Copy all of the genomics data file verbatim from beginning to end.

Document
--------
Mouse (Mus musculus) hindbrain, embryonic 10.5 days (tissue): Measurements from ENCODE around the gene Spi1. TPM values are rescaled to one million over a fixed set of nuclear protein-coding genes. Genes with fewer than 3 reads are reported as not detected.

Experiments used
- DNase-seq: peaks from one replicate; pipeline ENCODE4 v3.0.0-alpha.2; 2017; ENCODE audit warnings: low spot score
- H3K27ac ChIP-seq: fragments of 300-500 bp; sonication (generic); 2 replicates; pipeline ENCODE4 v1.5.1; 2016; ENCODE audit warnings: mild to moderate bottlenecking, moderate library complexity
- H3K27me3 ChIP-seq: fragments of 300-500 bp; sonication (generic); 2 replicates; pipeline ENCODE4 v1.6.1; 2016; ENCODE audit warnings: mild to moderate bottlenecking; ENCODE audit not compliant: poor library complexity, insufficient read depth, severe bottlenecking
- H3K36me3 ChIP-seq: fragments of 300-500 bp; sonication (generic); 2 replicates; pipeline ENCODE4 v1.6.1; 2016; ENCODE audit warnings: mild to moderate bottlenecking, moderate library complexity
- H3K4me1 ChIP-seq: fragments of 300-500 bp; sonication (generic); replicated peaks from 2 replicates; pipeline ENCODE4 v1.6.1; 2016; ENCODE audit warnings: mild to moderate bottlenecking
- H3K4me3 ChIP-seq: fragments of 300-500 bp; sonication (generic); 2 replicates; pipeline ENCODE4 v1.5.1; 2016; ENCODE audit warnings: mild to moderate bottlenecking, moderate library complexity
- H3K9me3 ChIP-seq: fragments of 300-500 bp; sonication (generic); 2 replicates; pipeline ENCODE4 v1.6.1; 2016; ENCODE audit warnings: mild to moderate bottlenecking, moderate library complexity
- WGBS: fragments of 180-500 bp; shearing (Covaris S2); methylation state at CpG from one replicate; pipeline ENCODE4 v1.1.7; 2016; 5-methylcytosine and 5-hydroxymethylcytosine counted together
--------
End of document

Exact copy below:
Mouse (Mus musculus) hindbrain, embryonic 10.5 days (tissue): Measurements from ENCODE around the gene Spi1. TPM values are rescaled to one million over a fixed set of nuclear protein-coding genes. Genes with fewer than 3 reads are reported as not detected.

Experiments used
- DNase-seq: peaks from one replicate; pipeline ENCODE4 v3.0.0-alpha.2; 2017; ENCODE audit warnings: low spot score
- H3K27ac ChIP-seq: fragments of 300-500 bp; sonication (generic); 2 replicates; pipeline ENCODE4 v1.5.1; 2016; ENCODE audit warnings: mild to moderate bottlenecking, moderate library complexity
- H3K27me3 ChIP-seq: fragments of 300-500 bp; sonication (generic); 2 replicates; pipeline ENCODE4 v1.6.1; 2016; ENCODE audit warnings: mild to moderate bottlenecking; ENCODE audit not compliant: poor library complexity, insufficient read depth, severe bottlenecking
- H3K36me3 ChIP-seq: fragments of 300-500 bp; sonication (generic); 2 replicates; pipeline ENCODE4 v1.6.1; 2016; ENCODE audit warnings: mild to moderate bottlenecking, moderate library complexity
- H3K4me1 ChIP-seq: fragments of 300-500 bp; sonication (generic); replicated peaks from 2 replicates; pipeline ENCODE4 v1.6.1; 2016; ENCODE audit warnings: mild to moderate bottlenecking
- H3K4me3 ChIP-seq: fragments of 300-500 bp; sonication (generic); 2 replicates; pipeline ENCODE4 v1.5.1; 2016; ENCODE audit warnings: mild to moderate bottlenecking, moderate library complexity
- H3K9me3 ChIP-seq: fragments of 300-500 bp; sonication (generic); 2 replicates; pipeline ENCODE4 v1.6.1; 2016; ENCODE audit warnings: mild to moderate bottlenecking, moderate library complexity
- WGBS: fragments of 180-500 bp; shearing (Covaris S2); methylation state at CpG from one replicate; pipeline ENCODE4 v1.1.7; 2016; 5-methylcytosine and 5-hydroxymethylcytosine counted together